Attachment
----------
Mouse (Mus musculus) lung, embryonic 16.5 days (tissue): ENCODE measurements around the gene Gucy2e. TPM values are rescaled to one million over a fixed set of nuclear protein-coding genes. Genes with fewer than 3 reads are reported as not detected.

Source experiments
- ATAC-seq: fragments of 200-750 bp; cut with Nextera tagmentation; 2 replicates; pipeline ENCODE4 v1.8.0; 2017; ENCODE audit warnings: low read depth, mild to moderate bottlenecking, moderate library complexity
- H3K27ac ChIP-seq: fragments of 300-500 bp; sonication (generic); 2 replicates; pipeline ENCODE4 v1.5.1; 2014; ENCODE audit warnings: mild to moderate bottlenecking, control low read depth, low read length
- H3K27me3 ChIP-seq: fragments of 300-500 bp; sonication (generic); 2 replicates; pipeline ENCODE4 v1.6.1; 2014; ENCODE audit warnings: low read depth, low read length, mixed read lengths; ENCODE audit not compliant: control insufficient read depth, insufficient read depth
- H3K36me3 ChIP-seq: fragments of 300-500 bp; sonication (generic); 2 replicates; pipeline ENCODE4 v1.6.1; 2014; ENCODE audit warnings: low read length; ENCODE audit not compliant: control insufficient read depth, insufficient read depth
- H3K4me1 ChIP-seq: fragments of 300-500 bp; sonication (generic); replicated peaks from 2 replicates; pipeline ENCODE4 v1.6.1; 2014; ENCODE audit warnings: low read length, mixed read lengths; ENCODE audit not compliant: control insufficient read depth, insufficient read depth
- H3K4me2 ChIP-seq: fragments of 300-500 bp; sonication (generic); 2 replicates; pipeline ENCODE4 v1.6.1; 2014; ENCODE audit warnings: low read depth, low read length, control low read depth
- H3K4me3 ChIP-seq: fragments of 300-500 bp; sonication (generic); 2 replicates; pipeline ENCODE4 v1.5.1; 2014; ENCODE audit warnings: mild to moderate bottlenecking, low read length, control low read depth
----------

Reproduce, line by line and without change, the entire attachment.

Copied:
Mouse (Mus musculus) lung, embryonic 16.5 days (tissue): ENCODE measurements around the gene Gucy2e. TPM values are rescaled to one million over a fixed set of nuclear protein-coding genes. Genes with fewer than 3 reads are reported as not detected.

Source experiments
- ATAC-seq: fragments of 200-750 bp; cut with Nextera tagmentation; 2 replicates; pipeline ENCODE4 v1.8.0; 2017; ENCODE audit warnings: low read depth, mild to moderate bottlenecking, moderate library complexity
- H3K27ac ChIP-seq: fragments of 300-500 bp; sonication (generic); 2 replicates; pipeline ENCODE4 v1.5.1; 2014; ENCODE audit warnings: mild to moderate bottlenecking, control low read depth, low read length
- H3K27me3 ChIP-seq: fragments of 300-500 bp; sonication (generic); 2 replicates; pipeline ENCODE4 v1.6.1; 2014; ENCODE audit warnings: low read depth, low read length, mixed read lengths; ENCODE audit not compliant: control insufficient read depth, insufficient read depth
- H3K36me3 ChIP-seq: fragments of 300-500 bp; sonication (generic); 2 replicates; pipeline ENCODE4 v1.6.1; 2014; ENCODE audit warnings: low read length; ENCODE audit not compliant: control insufficient read depth, insufficient read depth
- H3K4me1 ChIP-seq: fragments of 300-500 bp; sonication (generic); replicated peaks from 2 replicates; pipeline ENCODE4 v1.6.1; 2014; ENCODE audit warnings: low read length, mixed read lengths; ENCODE audit not compliant: control insufficient read depth, insufficient read depth
- H3K4me2 ChIP-seq: fragments of 300-500 bp; sonication (generic); 2 replicates; pipeline ENCODE4 v1.6.1; 2014; ENCODE audit warnings: low read depth, low read length, control low read depth
- H3K4me3 ChIP-seq: fragments of 300-500 bp; sonication (generic); 2 replicates; pipeline ENCODE4 v1.5.1; 2014; ENCODE audit warnings: mild to moderate bottlenecking, low read length, control low read depth